Urologic Chronic Pelvic Pain Syndrome (UCPPS)

Interstitial Cystitis/Bladder Pain Syndrome (IC/BPS), which predominately affects women, but also men, and Chronic Prostatitis/Chronic Pelvic Pain Syndrome (CP/CPPS), which affects men, are primarily defined by chronic pain in the region of the pelvis or urogenital floor. Lower Urinary Tract Symptoms (LUTS), such as urinary urgency and/or frequency, commonly occur in IC/BPS and CP/CPPS patients. Considering their similar symptom profiles, IC/BPS and CP/CPPS are here collectively referred to by the research term Urologic Chronic Pelvic Pain Syndrome (UCPPS).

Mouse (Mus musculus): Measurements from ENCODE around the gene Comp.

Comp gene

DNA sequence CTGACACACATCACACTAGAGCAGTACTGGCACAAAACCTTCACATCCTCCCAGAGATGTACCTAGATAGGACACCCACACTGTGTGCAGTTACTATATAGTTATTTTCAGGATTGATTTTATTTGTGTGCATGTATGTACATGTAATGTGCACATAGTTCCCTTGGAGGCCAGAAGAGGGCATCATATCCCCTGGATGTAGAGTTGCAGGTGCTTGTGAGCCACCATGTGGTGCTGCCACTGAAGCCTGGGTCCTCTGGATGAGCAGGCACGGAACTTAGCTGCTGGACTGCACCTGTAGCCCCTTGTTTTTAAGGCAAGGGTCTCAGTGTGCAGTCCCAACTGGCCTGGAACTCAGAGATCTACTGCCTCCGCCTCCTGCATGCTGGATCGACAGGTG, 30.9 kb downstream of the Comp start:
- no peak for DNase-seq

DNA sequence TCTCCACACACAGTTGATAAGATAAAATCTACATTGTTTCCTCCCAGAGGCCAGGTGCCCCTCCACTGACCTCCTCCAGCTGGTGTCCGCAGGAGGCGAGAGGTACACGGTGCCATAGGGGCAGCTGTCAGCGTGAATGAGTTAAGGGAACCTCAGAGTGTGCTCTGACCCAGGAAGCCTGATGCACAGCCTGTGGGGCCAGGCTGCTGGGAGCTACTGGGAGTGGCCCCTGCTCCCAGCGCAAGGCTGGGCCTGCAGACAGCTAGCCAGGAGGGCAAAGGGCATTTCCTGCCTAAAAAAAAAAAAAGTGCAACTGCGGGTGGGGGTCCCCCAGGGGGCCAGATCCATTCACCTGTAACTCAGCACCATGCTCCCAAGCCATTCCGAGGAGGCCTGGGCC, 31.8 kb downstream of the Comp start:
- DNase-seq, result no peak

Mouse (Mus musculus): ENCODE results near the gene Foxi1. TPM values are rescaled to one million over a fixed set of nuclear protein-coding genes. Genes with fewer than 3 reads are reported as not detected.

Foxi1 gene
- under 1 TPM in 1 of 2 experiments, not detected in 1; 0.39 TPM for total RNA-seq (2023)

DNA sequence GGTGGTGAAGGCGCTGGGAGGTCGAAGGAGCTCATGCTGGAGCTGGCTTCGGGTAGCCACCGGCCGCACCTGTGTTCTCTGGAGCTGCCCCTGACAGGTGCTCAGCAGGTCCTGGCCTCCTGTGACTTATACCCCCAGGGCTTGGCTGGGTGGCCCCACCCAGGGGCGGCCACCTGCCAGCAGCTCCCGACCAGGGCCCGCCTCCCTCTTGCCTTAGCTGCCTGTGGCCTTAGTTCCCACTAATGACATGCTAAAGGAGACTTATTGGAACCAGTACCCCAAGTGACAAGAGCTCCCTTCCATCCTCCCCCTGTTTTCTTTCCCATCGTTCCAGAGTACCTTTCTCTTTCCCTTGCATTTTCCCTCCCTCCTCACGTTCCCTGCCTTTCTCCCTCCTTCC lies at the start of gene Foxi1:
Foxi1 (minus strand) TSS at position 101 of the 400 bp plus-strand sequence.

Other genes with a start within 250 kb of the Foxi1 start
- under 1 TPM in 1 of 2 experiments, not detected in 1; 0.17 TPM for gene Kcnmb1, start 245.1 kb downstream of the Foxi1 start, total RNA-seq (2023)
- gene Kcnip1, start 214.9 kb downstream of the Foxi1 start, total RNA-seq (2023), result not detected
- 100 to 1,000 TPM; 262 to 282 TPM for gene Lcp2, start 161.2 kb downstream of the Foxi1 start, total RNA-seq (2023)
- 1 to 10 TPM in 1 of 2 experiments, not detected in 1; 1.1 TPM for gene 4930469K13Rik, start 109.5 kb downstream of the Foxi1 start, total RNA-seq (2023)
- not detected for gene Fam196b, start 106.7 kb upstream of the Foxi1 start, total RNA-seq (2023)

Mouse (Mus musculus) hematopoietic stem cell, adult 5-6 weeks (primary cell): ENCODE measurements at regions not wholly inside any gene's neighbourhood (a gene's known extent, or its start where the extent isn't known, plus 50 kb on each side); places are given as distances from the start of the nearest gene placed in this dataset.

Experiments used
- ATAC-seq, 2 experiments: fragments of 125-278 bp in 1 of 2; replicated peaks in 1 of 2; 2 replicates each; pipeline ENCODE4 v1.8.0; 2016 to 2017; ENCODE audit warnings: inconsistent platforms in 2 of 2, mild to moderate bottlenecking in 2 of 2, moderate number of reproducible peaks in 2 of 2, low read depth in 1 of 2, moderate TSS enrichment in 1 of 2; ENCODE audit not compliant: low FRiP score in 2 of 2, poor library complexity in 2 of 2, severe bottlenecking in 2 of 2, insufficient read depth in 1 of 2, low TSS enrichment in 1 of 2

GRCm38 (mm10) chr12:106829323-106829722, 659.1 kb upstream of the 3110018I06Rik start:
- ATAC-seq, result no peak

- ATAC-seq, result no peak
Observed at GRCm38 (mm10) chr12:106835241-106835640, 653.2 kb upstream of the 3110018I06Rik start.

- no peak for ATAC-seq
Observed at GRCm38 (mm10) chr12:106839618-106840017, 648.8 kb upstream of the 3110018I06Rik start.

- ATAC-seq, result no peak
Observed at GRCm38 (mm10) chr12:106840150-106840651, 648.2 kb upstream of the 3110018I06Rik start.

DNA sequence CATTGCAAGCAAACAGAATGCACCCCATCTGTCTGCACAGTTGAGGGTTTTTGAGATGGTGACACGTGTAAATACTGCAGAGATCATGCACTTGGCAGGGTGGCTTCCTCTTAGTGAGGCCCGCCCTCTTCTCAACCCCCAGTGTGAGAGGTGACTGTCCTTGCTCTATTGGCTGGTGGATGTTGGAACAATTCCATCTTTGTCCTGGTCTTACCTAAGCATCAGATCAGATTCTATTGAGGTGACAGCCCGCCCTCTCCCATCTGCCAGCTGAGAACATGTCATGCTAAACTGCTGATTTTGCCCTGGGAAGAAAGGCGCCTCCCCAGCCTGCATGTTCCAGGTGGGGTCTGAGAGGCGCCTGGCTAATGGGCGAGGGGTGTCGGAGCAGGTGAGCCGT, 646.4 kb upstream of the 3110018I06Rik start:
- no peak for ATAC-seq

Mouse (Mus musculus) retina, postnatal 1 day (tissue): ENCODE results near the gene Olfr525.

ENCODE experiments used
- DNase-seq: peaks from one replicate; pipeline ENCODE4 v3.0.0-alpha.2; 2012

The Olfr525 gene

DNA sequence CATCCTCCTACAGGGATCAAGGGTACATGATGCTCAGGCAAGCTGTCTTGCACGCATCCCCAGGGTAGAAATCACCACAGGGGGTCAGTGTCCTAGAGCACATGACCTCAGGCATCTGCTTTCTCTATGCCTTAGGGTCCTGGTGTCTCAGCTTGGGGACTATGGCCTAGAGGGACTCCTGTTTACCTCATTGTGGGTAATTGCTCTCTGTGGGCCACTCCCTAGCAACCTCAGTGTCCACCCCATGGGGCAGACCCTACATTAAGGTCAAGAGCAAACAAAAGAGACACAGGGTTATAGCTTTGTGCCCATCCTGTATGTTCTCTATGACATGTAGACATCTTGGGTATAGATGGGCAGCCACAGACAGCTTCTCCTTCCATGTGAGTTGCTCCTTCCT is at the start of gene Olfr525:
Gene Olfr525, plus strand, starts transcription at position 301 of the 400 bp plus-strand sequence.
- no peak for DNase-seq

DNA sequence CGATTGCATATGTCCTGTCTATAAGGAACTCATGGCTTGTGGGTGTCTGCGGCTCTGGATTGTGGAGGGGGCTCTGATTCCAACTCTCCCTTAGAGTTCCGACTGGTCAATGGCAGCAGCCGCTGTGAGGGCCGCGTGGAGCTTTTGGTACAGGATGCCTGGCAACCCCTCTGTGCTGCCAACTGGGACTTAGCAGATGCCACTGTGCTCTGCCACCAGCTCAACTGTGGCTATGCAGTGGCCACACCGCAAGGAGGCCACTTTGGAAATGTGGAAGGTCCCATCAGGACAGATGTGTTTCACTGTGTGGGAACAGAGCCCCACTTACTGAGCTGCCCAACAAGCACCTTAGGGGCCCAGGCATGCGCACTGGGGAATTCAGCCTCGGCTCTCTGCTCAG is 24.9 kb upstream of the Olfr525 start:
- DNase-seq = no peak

The impact and burden of UCPPS to patients is enormous, with afflicted individuals suffering considerable morbidity throughout their lives and a significant decrease in quality of life for both the patient and his/her partner due to the physical and physiological impact. Diagnosis of UCPPS (i.e., IC/PBS and CP/CPPS) is primarily based on patient symptoms, due to the lack of broadly identifiable pathological findings or physical disease characteristics and, indeed, UCPPS may represent a group of related conditions with differing underlying causes. Past research studies and clinical trials have made limited progress in characterizing biological and clinical contributors, and there remains a lack of effective therapies with management of symptoms often empirical (i.e., based on trial and error). Clearly new approaches were needed to address long standing questions for UCPPS and inform clinical trials and ultimately symptom management.